Sony has pointed out the reasons why it does not believe Microsoft's declarations about releasing the Call of Duty series on competitors' devices. The PlayStation owner made this clear in a statement included in a document shared by UK's consumer protection authority (CMA).
The issue of Call of Duty remains central to the Activision Blizzard acquisition by Microsoft. Admittedly, the company has made promise that CoD would continue to be released on PlayStation (and will appear on Nintendo consoles), but Sony has already more than once given hints that it does not believe these declarations.
In the same CMA document, Sony Interactive Entertainment mentioned that the Redmond giant is notorious for failing to honor commitments imposed by regulators. SIE also pointed to the issue of the acquisition of ZeniMax and its games (including Starfield) as evidence of the insincerity of Microsoft's intentions.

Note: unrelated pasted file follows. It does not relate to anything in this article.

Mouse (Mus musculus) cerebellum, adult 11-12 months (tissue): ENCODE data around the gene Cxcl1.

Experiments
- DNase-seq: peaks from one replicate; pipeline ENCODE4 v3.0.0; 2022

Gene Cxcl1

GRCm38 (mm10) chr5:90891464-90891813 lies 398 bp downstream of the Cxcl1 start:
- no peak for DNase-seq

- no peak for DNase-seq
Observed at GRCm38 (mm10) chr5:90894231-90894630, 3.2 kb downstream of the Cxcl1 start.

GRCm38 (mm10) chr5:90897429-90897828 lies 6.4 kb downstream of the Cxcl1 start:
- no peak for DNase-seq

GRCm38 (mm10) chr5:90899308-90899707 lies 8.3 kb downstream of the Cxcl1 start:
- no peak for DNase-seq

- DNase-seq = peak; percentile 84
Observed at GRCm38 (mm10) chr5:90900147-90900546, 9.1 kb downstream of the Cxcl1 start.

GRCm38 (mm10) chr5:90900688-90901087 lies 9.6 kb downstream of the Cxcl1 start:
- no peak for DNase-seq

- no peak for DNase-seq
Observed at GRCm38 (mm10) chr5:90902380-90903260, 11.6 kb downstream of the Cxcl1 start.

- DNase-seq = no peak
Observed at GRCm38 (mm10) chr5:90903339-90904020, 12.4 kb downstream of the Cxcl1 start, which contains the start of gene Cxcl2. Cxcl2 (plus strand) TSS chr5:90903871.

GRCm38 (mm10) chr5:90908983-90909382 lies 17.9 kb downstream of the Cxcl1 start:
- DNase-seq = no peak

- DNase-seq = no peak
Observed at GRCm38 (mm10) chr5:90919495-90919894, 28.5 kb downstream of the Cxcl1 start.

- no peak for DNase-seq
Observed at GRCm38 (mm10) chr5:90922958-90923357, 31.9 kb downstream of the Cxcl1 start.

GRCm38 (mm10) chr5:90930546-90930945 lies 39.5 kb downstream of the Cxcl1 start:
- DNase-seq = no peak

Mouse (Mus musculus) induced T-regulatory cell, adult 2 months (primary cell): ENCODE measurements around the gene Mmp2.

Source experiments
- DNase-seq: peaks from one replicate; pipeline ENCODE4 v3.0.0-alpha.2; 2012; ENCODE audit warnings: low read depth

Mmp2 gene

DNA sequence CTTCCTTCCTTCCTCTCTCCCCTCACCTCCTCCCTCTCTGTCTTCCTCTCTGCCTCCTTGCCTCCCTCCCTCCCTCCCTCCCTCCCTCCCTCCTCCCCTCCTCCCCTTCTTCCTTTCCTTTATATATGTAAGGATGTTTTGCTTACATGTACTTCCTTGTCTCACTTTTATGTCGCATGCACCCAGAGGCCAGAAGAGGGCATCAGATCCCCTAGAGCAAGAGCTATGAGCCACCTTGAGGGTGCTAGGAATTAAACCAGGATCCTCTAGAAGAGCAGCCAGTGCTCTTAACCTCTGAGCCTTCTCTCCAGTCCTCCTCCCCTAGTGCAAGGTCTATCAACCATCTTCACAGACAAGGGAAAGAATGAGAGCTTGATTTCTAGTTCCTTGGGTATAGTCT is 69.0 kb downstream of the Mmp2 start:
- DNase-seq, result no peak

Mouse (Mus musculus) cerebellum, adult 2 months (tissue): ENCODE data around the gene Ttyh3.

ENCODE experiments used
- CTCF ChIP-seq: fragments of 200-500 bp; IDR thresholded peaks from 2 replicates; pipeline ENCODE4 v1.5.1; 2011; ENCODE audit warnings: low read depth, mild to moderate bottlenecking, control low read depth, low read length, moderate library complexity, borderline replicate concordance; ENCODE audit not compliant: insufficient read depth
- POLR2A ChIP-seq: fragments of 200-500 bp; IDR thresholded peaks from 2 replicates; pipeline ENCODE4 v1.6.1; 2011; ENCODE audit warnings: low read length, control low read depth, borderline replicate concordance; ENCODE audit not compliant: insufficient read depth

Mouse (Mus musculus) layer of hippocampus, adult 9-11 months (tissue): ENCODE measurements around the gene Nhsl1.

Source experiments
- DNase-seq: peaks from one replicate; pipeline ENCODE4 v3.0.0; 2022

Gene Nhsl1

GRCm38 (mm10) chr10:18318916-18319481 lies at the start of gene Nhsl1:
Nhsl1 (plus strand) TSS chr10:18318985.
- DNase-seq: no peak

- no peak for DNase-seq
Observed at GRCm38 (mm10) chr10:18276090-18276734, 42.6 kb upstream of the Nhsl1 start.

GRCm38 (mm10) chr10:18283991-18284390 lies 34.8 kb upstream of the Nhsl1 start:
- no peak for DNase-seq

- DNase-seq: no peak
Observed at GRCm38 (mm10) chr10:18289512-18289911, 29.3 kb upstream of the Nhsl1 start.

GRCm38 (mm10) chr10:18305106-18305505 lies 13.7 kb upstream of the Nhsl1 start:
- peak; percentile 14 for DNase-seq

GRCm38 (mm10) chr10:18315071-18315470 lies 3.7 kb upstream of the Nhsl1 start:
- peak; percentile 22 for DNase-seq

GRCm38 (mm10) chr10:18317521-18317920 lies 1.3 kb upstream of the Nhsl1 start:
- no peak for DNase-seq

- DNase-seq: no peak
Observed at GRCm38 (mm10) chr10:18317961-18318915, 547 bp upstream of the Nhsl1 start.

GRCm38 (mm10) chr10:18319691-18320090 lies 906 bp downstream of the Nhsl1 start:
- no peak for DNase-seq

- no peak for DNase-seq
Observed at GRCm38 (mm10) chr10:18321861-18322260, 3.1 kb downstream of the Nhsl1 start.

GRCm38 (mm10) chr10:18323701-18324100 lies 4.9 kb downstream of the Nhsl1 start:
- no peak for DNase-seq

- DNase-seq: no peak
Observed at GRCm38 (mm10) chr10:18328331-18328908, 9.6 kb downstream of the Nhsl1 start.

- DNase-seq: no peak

The European Commission document concerning that purchase mentions (on page 22) that after the transaction "Microsoft would have no reason to stop or limit the availability of ZeniMax games for purchase on competing consoles." Similar assurances were made by company representatives in an investor call (via Seeking Alpha).
Meanwhile, barely a year later, Phil Spencer stated that the deal would make it possible to "deliver great games exclusive" to Xbox. Some time later, it was revealed that Starfield - undoubtedly Bethesda's biggest launch in many years - would would not appear on PlayStation 5.
Therefore, Sony believes that if the Activision Blizzard deal is finalized, Microsoft may seek to reduce the presence of Call of Duty on competitors' consoles. Or, as it claims, sabotage releases on those platforms to make them less attractive than on Xboxes.